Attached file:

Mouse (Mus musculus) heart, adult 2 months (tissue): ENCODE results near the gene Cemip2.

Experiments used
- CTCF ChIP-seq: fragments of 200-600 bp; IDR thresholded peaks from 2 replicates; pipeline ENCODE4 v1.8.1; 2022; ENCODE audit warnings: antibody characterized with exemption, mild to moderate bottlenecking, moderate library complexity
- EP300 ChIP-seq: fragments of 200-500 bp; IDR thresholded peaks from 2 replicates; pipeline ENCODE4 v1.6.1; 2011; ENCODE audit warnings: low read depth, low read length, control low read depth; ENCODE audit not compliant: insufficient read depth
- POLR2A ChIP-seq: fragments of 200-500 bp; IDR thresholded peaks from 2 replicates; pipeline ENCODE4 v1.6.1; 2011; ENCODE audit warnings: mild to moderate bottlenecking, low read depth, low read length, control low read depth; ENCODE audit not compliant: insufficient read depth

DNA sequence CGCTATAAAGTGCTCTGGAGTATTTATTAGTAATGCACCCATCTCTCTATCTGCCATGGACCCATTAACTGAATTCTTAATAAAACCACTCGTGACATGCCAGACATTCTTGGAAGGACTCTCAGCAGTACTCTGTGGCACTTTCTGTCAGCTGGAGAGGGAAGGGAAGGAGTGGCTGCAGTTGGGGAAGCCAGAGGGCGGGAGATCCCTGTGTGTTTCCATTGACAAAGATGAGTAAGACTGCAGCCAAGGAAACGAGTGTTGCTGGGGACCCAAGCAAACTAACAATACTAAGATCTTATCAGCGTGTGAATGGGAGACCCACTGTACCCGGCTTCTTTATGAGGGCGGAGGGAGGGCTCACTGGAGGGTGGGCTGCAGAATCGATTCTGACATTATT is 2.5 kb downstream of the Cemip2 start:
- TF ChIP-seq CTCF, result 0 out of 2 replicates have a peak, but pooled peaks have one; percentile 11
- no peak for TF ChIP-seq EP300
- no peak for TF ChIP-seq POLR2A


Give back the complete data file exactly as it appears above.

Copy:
Mouse (Mus musculus) heart, adult 2 months (tissue): ENCODE results near the gene Cemip2.

Experiments used
- CTCF ChIP-seq: fragments of 200-600 bp; IDR thresholded peaks from 2 replicates; pipeline ENCODE4 v1.8.1; 2022; ENCODE audit warnings: antibody characterized with exemption, mild to moderate bottlenecking, moderate library complexity
- EP300 ChIP-seq: fragments of 200-500 bp; IDR thresholded peaks from 2 replicates; pipeline ENCODE4 v1.6.1; 2011; ENCODE audit warnings: low read depth, low read length, control low read depth; ENCODE audit not compliant: insufficient read depth
- POLR2A ChIP-seq: fragments of 200-500 bp; IDR thresholded peaks from 2 replicates; pipeline ENCODE4 v1.6.1; 2011; ENCODE audit warnings: mild to moderate bottlenecking, low read depth, low read length, control low read depth; ENCODE audit not compliant: insufficient read depth

DNA sequence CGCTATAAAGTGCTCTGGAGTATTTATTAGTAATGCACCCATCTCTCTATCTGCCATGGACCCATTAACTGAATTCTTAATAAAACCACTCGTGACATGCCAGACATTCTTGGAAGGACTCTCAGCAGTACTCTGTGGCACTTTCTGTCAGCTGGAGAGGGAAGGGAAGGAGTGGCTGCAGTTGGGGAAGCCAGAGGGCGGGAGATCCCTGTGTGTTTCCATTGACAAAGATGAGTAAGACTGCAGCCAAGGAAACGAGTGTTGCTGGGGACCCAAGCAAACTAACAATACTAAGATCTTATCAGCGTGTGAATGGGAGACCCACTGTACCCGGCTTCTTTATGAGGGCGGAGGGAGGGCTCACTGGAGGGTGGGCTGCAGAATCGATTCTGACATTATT is 2.5 kb downstream of the Cemip2 start:
- TF ChIP-seq CTCF, result 0 out of 2 replicates have a peak, but pooled peaks have one; percentile 11
- no peak for TF ChIP-seq EP300
- no peak for TF ChIP-seq POLR2A